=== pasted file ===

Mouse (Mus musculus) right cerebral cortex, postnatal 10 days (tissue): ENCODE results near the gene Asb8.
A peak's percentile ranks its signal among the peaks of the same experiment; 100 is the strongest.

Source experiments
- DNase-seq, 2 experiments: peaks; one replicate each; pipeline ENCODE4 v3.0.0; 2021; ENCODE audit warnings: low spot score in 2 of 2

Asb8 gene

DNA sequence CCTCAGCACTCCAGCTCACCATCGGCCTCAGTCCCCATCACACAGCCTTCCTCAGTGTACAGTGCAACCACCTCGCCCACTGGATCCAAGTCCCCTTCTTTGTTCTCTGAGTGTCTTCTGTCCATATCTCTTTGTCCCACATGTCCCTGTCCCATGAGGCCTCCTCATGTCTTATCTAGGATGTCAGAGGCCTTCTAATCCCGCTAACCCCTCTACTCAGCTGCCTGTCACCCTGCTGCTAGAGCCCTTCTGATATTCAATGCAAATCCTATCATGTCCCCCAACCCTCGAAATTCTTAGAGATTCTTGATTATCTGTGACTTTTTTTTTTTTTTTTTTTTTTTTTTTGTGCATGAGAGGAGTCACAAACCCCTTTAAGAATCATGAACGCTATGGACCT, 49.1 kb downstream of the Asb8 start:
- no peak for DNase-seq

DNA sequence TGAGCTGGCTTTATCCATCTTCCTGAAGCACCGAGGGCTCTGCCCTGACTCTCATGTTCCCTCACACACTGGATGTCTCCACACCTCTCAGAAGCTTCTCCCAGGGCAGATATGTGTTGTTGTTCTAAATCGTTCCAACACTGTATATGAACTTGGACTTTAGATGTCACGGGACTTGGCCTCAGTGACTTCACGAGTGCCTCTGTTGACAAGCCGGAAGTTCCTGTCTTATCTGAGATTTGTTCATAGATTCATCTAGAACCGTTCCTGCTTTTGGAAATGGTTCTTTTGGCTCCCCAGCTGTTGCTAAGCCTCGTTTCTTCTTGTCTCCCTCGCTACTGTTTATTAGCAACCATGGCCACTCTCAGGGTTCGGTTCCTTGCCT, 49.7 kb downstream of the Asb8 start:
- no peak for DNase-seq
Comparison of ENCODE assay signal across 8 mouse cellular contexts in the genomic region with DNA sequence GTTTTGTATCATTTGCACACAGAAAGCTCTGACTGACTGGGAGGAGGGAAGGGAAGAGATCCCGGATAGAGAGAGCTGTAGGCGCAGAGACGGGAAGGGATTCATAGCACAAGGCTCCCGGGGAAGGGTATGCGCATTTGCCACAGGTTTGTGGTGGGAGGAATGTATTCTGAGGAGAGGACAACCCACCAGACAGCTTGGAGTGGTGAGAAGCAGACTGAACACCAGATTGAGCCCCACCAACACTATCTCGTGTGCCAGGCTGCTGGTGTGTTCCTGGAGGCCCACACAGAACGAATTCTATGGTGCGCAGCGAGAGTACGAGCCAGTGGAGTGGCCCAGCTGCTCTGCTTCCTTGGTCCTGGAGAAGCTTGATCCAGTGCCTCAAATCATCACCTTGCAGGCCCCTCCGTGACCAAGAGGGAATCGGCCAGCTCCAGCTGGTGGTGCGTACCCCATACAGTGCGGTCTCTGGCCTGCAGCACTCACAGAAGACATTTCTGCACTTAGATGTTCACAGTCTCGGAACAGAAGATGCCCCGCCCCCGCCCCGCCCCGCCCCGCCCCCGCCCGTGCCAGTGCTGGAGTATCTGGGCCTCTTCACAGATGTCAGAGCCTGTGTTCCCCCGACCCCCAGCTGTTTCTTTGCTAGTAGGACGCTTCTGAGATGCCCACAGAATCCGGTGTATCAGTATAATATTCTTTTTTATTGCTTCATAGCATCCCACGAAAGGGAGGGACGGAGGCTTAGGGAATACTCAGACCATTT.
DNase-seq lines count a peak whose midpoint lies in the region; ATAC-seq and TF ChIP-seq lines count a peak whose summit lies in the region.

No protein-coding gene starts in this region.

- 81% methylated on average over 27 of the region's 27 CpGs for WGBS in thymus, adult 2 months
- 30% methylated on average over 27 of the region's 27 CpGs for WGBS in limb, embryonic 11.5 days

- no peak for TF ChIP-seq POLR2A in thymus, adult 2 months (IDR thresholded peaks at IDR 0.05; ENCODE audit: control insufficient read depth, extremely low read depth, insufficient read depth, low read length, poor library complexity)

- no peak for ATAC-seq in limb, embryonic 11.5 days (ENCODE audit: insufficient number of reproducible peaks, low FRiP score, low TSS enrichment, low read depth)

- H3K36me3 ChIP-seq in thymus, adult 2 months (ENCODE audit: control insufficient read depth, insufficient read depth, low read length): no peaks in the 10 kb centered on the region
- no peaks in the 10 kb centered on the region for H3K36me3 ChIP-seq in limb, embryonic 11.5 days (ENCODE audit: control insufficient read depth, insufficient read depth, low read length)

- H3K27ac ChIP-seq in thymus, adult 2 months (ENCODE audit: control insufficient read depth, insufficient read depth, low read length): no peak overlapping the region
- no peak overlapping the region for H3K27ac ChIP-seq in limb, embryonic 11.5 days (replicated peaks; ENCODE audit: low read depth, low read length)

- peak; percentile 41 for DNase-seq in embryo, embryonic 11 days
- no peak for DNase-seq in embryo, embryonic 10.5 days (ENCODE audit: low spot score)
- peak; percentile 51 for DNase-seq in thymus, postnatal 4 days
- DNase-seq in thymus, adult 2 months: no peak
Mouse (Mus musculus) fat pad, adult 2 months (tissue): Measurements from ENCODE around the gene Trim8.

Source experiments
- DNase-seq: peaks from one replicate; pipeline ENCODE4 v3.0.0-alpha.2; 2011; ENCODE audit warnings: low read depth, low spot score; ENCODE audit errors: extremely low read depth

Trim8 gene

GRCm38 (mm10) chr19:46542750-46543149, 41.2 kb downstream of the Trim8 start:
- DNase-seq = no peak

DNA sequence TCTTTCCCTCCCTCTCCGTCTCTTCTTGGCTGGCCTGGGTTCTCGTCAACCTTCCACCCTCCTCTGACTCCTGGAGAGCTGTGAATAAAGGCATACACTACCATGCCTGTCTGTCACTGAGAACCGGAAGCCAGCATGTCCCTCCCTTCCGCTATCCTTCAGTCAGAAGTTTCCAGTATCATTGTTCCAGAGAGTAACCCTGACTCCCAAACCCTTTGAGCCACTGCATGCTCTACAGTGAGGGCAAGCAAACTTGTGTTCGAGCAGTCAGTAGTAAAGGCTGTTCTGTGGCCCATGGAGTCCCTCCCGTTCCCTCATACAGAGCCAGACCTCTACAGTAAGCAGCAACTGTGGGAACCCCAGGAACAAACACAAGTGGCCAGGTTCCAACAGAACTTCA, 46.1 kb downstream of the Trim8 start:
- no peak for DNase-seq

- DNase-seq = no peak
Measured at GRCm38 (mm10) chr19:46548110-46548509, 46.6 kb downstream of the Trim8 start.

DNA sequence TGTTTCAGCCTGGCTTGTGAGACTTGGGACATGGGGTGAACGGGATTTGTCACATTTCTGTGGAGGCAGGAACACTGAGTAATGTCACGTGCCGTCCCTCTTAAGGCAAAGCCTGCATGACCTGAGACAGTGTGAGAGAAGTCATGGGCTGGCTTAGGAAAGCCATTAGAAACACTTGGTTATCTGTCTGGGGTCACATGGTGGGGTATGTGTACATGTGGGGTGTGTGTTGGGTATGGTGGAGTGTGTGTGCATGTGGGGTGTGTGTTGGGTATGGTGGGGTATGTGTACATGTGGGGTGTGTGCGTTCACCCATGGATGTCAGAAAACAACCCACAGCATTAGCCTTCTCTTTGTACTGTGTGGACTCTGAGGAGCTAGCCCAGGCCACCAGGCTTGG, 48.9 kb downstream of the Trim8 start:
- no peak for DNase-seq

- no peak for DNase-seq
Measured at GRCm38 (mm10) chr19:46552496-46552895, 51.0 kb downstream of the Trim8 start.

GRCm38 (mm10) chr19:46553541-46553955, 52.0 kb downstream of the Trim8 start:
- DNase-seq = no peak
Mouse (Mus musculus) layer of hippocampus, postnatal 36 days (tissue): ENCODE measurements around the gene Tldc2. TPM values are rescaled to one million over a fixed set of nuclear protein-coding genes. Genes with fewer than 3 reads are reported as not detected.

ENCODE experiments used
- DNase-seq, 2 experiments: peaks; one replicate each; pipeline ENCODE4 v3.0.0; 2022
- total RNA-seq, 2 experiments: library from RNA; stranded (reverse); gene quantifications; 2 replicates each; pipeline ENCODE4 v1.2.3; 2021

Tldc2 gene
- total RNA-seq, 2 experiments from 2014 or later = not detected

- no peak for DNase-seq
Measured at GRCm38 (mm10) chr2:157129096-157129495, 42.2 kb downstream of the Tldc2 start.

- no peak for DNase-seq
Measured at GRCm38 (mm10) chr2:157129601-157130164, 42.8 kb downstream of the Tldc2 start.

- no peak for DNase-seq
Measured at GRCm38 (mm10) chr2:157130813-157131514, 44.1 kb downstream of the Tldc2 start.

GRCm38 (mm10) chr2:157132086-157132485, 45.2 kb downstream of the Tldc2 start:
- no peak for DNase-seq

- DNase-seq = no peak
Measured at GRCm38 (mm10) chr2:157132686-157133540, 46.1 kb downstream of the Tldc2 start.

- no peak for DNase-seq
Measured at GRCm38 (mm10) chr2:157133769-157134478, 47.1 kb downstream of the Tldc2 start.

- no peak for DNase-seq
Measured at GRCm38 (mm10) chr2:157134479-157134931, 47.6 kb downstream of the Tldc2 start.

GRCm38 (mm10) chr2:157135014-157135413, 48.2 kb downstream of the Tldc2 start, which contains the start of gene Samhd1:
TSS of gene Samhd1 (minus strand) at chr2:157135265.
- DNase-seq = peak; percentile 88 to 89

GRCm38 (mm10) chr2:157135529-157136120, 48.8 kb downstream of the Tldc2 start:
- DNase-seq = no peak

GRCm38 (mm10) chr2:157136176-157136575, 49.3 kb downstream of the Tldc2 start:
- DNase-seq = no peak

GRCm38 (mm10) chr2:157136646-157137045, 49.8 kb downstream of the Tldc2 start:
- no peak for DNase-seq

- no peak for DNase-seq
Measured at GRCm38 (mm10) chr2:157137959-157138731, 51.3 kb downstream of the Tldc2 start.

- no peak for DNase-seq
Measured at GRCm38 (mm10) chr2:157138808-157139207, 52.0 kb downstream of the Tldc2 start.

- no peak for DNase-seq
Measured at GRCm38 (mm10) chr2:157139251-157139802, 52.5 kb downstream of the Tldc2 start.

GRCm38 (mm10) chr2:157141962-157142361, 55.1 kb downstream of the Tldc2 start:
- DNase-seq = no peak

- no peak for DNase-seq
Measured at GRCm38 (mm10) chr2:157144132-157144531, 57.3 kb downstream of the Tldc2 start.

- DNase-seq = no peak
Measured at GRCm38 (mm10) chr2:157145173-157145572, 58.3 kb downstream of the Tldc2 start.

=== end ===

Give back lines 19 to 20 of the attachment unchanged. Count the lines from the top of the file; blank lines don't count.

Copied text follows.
- H3K27ac ChIP-seq in thymus, adult 2 months (ENCODE audit: control insufficient read depth, insufficient read depth, low read length): no peak overlapping the region
- no peak overlapping the region for H3K27ac ChIP-seq in limb, embryonic 11.5 days (replicated peaks; ENCODE audit: low read depth, low read length)